"stability" "growth"

How do you people differ from the very people that you're complaining about?

As with them, you're also spouting totally illogical crap!

Where the likes of you FAIL:

1) Cannot have "stability" AND "growth" (care to find a doctor who would proclaim that the patient is stable because his/her cancer is growing?);

2) A incomplete "formula"- lacks PHYSICAL feedstock! (you're just creating this nice little equation assuming that the feedstock is there)

stoneworker's picture

Can somebody explain this to me...China buys raw materials builds finished products in factories located in China and then sells these products in America....what does China get from America in return? If it's only green paper that is immediately exchanged into white paper(treasuries) then I really do not see why China needs America....I simply don't may be I am missing something...oil, gas, resources...nope you can get all of that and more from't they have enough already(what is not made in China)? Do they really care about patent laws or something?...Can they just create Chinese consumers by "giving" money away to the Chinese who can then buy all of those houses and things that would normally be sent overseas...I don't know I am not an eCONomist perhaps brighter people can explain this to me. The article makes it seem as though this is a multi decade struggle...the way I see the house of cards could go down tomorrow if China wished it. I can understand why they want to go slow, but the slower they go the more chance at a Jasmine revolution....As for all of those princes I think they are going to do exactly what the central authorities tell them to do and keep their money in China otherwise we will see a lot more executions...or last minute pardons when all the money is returned. Anyway I know that I know nothing so I hope somebody can point me in the right direciton.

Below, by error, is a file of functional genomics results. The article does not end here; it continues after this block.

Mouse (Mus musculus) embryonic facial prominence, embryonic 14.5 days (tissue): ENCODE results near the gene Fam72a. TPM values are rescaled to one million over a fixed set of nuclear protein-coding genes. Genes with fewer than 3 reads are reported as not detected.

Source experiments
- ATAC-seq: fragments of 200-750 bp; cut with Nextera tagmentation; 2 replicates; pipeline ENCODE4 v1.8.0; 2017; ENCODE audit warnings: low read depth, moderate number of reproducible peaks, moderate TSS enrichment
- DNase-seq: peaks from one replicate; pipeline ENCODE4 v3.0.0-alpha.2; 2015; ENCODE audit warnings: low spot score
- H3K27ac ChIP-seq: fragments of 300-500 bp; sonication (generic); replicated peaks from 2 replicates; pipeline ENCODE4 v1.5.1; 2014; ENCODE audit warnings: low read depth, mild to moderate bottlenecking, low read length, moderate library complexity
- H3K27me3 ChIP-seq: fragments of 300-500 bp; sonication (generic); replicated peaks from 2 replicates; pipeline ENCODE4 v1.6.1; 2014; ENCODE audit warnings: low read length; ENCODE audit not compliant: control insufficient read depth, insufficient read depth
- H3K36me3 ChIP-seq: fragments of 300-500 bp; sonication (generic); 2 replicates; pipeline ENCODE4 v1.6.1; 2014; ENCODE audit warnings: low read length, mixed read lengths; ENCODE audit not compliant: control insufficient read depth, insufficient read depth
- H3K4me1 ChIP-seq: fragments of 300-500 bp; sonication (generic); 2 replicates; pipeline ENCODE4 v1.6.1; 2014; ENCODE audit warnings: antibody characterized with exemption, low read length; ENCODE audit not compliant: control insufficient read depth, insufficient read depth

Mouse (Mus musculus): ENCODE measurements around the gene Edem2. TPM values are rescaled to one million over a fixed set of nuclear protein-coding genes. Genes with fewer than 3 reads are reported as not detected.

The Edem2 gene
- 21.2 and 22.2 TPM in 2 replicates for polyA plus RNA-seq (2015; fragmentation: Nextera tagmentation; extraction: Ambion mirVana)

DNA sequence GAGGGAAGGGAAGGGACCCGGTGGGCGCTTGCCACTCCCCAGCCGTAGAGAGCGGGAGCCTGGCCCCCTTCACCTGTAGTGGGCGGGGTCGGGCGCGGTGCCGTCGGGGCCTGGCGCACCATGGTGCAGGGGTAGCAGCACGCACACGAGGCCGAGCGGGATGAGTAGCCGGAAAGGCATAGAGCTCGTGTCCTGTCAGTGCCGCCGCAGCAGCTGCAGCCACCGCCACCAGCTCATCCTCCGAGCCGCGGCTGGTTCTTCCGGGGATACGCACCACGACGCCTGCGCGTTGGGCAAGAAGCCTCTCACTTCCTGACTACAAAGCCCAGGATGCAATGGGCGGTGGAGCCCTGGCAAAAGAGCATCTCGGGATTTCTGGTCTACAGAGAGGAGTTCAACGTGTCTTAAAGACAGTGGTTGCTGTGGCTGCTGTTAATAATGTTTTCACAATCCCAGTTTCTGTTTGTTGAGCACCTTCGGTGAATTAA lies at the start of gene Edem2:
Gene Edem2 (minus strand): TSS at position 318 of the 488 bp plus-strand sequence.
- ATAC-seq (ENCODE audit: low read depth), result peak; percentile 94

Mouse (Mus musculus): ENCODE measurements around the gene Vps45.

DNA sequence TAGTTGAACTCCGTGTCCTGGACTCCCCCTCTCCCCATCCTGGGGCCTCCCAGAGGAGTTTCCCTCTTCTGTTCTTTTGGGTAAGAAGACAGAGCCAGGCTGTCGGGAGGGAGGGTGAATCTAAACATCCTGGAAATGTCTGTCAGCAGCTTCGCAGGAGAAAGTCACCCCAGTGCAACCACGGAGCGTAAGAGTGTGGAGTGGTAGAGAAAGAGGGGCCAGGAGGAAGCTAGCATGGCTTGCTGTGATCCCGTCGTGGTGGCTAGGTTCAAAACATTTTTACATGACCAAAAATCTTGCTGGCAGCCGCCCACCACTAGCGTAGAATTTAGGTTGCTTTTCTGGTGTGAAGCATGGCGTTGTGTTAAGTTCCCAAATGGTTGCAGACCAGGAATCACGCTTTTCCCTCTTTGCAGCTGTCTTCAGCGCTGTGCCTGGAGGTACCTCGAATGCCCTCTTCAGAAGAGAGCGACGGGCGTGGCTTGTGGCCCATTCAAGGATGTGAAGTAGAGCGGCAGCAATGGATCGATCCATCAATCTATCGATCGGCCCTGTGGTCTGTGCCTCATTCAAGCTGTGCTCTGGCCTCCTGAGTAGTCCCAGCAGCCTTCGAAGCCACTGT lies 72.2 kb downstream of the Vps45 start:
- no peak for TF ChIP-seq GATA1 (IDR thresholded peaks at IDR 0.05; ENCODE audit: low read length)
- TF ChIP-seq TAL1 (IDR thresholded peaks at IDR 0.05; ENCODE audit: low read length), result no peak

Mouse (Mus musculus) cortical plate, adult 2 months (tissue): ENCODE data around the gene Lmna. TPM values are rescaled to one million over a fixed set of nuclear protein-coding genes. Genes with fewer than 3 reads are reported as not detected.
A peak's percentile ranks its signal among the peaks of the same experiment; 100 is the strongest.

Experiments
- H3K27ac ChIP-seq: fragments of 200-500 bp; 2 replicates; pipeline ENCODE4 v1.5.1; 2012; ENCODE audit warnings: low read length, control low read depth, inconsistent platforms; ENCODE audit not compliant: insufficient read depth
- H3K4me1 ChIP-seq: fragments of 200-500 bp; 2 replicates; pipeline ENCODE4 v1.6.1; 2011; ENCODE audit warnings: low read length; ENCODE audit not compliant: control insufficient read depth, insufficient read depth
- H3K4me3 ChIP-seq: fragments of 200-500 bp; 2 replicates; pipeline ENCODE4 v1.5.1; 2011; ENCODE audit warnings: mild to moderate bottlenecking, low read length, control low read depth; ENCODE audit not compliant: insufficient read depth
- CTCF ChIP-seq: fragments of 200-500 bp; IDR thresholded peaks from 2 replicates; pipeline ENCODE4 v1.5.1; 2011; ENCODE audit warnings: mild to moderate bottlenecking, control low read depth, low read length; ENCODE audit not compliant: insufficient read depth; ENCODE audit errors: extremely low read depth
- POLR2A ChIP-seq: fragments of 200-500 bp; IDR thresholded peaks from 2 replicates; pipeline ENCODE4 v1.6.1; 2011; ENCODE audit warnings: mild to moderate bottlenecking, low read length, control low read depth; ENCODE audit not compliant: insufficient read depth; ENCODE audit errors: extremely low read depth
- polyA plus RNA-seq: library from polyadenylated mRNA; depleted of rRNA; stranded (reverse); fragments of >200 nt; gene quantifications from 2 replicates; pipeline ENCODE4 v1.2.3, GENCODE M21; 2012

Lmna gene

NoDebt's picture

We sure fooled them with all those worthless pieces of paper, didn't we?  Got real goods, gave them paper in return.  They could dump all their Treasuries tomorrow and the Fed would gobble them up with printed money faster than they could sell.  That's what happens when you play somebody else's game at the nation-state level.  

The downside, of course, is that the flow of goods would immediately cease (while inflation would kick in BIGTIME).  Which we couldn't tolerate.  And neither could they.

We've created the global financial equivalent of mutually assured destruction.  Without the framework of detente yet in existance.  We may go to financial war with eachother.  Probably will.  Nobody believed the atomic bomb really existed or worked until we set off a couple to prove the point.  No country currently today really believes they are in a box until they try to get out of it.


stoneworker's picture

I agree with everything up to "neither could they"....what could they not tolerate...I mean I am sure they get a lot of joy from sending the US goods but I think they can manage to live without it.

NoDebt's picture